- In a browser
- In a headless runtime like Node or Deno.
If we run it in a browser, we can make a web page and have access to the DOM. If we run it in Node, we can build a command line or desktop app.
<!DOCTYPE html> <html> <head> <script src="script.js"></script> </head> <body></body> </html>
It’s also important to note the
</script>. Unlike most tage, script tags cannot be self closing. It’s just one of those browser ideosyncrasies that often trips new coders. It’s an old standard that is now too dificult to change.
In practice, this means you need to type:
<script src="script.js" />
To run the code, just refresh the page.
Exercise - Hello World
- Create a folder in which to work.
- Create a new HTML file in a text editor. Call it index.html.
- Put an alert in the script file, like this: `alert(‘Hello world’)“;
- Open the HTML file in a browser. See the alert?
- Close the alert. Press refresh. The code runs again.
- Extend the code so it pops up two alerts.
If you are running your code in a browser, you will want to be using the developer console. The keyboard shortcut for opening the developer console varies between platforms, but typically you can right click and choos ‘inspect’ from the context menu. From here you can select the console or sources tab. The console shows you everything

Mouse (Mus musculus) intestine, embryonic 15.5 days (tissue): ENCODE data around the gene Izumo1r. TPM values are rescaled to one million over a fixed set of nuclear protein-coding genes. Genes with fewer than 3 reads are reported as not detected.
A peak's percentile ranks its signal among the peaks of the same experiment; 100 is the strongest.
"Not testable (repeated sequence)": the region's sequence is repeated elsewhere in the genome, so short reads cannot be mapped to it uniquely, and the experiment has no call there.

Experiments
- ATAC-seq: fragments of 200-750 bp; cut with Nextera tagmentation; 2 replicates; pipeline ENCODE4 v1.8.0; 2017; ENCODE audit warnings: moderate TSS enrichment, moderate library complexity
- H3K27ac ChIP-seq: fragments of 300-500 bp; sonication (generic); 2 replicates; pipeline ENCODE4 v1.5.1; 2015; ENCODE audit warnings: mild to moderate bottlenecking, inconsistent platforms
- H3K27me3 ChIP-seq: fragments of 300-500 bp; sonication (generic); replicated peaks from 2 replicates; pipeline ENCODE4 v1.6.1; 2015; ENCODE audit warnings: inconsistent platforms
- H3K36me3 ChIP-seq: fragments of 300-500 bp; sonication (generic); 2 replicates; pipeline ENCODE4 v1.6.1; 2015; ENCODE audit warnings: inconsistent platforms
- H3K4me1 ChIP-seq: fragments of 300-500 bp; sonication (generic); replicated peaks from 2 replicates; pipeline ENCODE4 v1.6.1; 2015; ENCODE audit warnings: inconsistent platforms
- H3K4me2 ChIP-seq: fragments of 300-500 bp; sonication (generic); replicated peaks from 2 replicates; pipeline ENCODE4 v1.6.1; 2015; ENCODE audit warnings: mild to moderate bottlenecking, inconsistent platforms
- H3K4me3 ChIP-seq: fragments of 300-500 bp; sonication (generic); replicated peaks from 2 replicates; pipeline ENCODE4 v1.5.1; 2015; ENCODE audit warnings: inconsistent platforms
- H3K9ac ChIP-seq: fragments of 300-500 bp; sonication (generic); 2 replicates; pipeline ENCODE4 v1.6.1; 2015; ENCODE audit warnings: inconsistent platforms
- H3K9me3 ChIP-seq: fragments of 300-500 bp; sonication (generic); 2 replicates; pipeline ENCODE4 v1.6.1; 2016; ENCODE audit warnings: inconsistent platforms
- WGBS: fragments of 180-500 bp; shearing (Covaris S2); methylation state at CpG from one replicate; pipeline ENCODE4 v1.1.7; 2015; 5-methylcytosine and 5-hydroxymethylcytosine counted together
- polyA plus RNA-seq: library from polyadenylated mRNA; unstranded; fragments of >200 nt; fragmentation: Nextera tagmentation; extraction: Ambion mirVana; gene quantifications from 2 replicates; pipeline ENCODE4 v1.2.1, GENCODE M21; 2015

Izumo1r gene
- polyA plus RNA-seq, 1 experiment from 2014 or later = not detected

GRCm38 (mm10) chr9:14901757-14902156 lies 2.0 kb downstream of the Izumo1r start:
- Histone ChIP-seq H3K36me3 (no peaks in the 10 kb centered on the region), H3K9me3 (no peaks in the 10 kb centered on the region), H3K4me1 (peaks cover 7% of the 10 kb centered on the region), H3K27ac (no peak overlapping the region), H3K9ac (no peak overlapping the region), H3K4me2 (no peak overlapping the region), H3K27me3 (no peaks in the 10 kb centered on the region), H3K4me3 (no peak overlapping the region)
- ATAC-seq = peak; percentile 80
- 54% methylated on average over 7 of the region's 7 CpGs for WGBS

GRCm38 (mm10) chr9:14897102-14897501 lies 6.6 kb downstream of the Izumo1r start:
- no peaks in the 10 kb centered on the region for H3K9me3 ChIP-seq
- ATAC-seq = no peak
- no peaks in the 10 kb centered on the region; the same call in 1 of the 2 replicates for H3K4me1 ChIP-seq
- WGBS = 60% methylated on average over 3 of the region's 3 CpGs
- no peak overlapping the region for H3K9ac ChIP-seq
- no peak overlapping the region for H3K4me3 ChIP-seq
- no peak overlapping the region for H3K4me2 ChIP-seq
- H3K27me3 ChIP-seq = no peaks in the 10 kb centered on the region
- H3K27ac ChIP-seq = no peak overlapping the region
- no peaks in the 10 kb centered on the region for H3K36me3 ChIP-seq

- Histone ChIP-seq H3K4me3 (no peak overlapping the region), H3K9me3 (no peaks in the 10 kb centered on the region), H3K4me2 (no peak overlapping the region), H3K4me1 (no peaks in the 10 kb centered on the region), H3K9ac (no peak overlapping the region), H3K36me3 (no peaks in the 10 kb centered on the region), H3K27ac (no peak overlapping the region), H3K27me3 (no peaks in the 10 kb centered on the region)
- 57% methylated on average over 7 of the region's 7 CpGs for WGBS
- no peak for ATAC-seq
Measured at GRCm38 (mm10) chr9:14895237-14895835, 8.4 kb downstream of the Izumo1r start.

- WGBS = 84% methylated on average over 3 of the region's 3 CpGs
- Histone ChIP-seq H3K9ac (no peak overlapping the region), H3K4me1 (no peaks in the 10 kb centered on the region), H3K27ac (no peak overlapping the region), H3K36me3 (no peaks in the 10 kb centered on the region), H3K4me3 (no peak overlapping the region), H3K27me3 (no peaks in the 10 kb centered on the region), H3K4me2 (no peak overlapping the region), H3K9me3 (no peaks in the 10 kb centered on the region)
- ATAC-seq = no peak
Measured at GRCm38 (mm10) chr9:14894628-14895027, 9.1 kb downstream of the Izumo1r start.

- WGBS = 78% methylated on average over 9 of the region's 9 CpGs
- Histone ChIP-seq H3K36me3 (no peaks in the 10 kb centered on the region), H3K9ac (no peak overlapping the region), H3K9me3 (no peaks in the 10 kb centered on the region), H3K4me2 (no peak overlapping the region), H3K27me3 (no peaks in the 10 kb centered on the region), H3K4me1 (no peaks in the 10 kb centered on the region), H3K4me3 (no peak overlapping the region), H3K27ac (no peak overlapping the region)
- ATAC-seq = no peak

To write to the console from your code, use the console.log method. This is excellent for debugging.
Console.log will accept any number of items and any datatype. If you pass it objects and arrays, the console will format these nicely.
We also have console.error, console.info, and a variety of others that will change the formatting of the output. You can change the log level of your console to see different levels of error.
Be sure to remove debugger statments before shipping your code.